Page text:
The median income of an American household increased 5.2 percent in 2015, the largest single-year increase since 1967. The poverty rate also fell, and the portion of Americans without health insurance fell to about 10 percent. That’s good news, especially during a recovery whose benefits have disproportionately gone to the very rich and large corporations. The bad news is in the graph above. You will notice that median incomes have risen after the each of the seven recessions of the last 50 years except for two: the last two. Although the historical trend has been for incomes to exceed or at least return to their pre-recession levels during each recovery, the median income is still lower than it was in 2007 or, for that matter, 1998.
The median price of a home in beautiful Missoula, Montana has gone up $53,000 since 2011 and now sits at a quarter million dollars. Meanwhile, median household income holds steady at $47,029. On a 20-year mortgage, the median household must pay 38 percent of its income to live in the median house. On a 30-year mortgage, they pay almost exactly 30 percent. Renters, whose median incomes are much lower, can put 30 percent toward mortgage payments and get a $145,935 loan. There are currently 25 homes listed on Missoula Trulia below that price. Eight of them are auctions.
Missoula has a housing shortage, and it’s working on a permanent underclass. Now that home prices have reached a record high despite low wages, Missoula has become the perfect place to charge other people to live. Whether you sell your house to Californians or put it on our four-percent-vacancy rental market, you’ll find there’s no better place to own a home you don’t live in.
If you insist on living in your house, the all-time high property taxes that happen to coincide with all-time-high home values and all-time-same wages make the deal less sweet. But we can’t have everything. In fact most of us can have very little, and houses aren’t on the list. You can read all about it in this week’s column for the Missoula Independent, which has already won me free attacks on my character from realtors. I’ll match honesties with any motherfucker in a red jacket, anytime.
Around here we occasionally take swipes at the Baby Boomers, alleging that they have, for example, constructed a culture around catering to their own narcissism that they now blame for everything. But the real objection to the boomers is that there are so many of them. That’s why so much TV in the 1980s was about the 1960s—or simply about being thirty—and why in August we declared that a 66 year-old had the best body in the world. It’s also one reason why it’s so difficult for a person my age to buy a home, and probably why half the country insists we cut all functions of government except Social Security, and maybe why the financial services industry dominates the economy and Congress. The Baby Boomers bought all the houses and made all the money and voted in all the congresspeople already, and now they are enjoying a well-deserved lockdown on society after five hard decades of mere dominance. If all this sounds like unsourced complaining to you, consider the news from the Pew Center that, in 2009, the gap in wealth between young and old reached an all-time high.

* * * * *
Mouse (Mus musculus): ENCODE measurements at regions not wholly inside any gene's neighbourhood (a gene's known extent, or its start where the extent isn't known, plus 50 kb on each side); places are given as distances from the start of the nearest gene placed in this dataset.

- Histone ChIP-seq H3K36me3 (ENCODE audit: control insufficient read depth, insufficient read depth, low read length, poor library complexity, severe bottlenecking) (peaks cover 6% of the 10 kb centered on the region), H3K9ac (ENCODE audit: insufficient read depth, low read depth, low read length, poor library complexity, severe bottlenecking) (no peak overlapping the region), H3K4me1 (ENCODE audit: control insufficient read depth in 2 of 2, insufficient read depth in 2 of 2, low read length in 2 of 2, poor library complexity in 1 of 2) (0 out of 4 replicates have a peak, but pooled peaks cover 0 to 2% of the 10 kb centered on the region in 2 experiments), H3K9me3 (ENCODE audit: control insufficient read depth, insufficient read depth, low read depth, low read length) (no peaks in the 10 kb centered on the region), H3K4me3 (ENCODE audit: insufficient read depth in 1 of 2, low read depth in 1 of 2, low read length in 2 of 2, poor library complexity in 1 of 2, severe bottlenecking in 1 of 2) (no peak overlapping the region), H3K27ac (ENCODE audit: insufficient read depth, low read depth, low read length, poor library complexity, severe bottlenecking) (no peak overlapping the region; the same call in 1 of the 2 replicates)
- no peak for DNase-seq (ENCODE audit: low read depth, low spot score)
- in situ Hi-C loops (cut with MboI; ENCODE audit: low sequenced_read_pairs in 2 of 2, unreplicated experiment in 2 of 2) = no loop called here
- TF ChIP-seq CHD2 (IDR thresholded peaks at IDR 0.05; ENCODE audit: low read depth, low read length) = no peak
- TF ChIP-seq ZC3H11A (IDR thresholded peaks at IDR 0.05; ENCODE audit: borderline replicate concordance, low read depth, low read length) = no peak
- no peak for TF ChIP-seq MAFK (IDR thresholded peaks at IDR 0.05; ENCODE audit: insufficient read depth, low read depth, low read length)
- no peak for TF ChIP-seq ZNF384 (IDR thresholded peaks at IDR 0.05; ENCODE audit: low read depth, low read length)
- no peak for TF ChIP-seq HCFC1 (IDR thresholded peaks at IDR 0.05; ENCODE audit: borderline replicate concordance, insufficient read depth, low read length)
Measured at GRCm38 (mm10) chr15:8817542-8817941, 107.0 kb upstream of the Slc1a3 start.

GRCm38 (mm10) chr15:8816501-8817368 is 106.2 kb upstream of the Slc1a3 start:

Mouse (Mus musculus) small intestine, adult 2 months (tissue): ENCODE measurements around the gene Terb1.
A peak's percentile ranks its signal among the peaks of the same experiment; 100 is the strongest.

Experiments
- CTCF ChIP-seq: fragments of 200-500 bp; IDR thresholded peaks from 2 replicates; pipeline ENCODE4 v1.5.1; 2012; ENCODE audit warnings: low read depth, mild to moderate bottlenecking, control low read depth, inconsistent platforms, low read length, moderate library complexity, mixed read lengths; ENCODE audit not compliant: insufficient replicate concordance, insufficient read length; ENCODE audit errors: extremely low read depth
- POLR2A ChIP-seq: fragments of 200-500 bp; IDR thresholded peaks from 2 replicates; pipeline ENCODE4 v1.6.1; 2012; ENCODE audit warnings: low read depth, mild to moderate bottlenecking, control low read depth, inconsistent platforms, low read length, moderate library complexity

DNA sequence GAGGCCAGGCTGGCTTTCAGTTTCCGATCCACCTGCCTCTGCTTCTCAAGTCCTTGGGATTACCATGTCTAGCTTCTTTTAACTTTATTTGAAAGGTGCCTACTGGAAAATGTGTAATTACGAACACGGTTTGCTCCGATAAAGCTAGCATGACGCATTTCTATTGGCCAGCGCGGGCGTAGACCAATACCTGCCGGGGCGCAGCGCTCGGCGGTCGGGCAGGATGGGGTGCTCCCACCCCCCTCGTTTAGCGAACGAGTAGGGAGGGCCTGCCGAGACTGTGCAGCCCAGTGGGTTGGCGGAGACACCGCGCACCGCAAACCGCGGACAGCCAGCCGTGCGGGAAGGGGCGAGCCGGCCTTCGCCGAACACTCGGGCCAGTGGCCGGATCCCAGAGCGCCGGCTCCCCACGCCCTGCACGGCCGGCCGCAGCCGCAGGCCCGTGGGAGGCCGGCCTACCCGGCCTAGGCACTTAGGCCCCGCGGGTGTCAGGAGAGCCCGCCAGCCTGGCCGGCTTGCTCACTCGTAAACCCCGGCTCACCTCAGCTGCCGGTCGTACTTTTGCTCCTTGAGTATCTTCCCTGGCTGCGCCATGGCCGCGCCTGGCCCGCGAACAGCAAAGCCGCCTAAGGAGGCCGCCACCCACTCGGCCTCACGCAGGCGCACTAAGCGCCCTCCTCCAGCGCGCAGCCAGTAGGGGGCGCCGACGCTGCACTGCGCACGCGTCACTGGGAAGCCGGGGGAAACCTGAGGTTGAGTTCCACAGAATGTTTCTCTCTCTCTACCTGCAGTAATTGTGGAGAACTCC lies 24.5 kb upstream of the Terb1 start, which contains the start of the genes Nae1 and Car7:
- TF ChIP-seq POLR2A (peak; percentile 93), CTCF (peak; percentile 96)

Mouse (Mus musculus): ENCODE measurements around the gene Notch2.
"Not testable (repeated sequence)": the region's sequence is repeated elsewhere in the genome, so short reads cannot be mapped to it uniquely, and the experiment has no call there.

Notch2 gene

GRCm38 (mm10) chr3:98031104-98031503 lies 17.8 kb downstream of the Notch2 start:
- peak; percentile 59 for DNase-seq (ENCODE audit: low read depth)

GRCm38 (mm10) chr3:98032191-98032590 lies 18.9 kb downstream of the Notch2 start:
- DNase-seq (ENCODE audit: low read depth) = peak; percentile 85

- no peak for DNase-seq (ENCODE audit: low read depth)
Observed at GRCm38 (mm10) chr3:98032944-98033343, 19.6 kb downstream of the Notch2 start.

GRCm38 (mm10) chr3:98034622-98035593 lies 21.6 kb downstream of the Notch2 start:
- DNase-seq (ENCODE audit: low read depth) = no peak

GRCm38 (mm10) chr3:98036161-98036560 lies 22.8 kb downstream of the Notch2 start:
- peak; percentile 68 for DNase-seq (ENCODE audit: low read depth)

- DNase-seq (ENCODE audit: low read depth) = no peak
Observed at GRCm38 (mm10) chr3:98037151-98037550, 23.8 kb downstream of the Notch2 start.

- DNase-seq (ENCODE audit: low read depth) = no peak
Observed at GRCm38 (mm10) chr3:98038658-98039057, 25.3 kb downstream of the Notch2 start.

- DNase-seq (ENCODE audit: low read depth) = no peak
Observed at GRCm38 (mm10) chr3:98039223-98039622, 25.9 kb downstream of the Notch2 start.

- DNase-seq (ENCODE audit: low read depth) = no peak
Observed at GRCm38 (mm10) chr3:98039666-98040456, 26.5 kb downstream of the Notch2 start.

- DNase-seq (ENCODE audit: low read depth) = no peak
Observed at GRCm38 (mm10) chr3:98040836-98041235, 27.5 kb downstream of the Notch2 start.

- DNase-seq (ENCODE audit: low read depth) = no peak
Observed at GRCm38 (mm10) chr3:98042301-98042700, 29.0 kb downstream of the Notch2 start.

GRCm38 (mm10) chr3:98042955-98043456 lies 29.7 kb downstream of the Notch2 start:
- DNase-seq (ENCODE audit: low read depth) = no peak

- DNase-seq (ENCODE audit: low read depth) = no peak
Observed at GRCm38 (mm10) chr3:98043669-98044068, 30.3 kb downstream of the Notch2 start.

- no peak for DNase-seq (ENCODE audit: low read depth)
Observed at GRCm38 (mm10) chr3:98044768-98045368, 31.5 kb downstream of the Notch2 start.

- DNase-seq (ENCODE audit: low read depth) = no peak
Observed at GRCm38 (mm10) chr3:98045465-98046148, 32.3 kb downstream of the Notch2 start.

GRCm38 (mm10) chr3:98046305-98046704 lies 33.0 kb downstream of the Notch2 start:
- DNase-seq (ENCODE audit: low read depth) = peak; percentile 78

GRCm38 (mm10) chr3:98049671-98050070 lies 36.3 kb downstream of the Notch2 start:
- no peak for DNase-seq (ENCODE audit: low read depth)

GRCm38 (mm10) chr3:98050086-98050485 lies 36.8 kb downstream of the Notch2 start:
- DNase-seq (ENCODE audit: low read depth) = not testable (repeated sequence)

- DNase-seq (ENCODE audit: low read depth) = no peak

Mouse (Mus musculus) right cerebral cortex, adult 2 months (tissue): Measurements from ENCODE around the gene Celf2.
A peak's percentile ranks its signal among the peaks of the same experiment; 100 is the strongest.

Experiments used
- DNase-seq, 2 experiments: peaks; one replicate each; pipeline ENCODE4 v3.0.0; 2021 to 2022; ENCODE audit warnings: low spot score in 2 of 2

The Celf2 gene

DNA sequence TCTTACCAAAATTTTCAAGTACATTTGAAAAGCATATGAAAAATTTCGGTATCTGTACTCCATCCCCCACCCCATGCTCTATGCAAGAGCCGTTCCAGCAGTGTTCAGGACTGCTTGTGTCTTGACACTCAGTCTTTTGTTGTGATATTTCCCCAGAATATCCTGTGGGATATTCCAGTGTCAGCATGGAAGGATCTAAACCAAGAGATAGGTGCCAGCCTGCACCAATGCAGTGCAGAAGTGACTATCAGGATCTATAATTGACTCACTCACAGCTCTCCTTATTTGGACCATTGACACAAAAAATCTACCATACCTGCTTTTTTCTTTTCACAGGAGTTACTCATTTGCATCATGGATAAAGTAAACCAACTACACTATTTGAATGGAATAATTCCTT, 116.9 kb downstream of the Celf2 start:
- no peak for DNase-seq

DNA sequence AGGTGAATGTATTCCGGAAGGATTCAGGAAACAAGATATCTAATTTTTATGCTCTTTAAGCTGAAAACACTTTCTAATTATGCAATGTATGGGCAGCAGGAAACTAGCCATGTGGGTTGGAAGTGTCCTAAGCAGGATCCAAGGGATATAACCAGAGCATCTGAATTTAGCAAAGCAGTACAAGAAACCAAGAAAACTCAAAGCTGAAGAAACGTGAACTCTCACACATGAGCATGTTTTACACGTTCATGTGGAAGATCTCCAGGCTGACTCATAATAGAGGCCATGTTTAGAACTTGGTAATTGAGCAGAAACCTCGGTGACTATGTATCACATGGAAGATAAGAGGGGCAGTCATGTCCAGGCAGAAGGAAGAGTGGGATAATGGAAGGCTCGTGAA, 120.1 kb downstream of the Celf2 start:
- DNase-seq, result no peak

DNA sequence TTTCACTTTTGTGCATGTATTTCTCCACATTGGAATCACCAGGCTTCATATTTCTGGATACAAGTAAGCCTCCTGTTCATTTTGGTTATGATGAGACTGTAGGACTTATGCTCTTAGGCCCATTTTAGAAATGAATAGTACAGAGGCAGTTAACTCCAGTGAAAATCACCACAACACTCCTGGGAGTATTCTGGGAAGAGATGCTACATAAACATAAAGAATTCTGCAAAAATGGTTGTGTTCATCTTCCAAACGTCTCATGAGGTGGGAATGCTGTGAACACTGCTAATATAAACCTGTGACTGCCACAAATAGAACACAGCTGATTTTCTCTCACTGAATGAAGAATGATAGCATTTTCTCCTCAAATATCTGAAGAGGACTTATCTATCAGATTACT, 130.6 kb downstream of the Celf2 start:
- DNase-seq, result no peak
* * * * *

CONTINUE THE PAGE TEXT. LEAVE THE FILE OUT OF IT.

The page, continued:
As part of his ongoing research into how much mileage you can get out of one sociological theory, Richard Florida has produced this terrifying examination of statistical conservatism in the United States. Props to “Mirko” Mike Sebba for the link. If you’re excited to see which states are more conservative than others, I urge you to close your eyes and visualize them right now, because you will be exactly right. Mississippi is the only state where more than 50% of respondents in a Gallup poll identified as conservatives, with a gang of mini-ssippis—North Dakota, Arkansas, Louisiana, South Dakota and South Carolina, where nobody really followed up on why this happened—close behind. Does that list seem familiar to you? That’s right: they’re the suck states.
Slate is midway through what is threatened to be a two-week series on income inequality in America, just in time for the controversial announcement that the President will not try to solve the economy by giving more money to rich people. Timothy Noah looks at several putative dangers to America’s middle class, including immigration, racism/sexism, and computers, none of which accounts for the growing gap between rich and poor in the United States. That gap is enormous. Currently, the wealthiest 1% of Americans take home 24% of the national income. Between 1980 and 2005, more than 80% of the nation’s considerable increase in earnings went to that 1%. To put that in perspective, back in 1915—the era of the Carnegies, Vanderbilts and Rockefellers, as well as a generation of non name-brand robber barons—the top 1% only got 18%. Economically, ours is a less equal America than that of our great grandparents.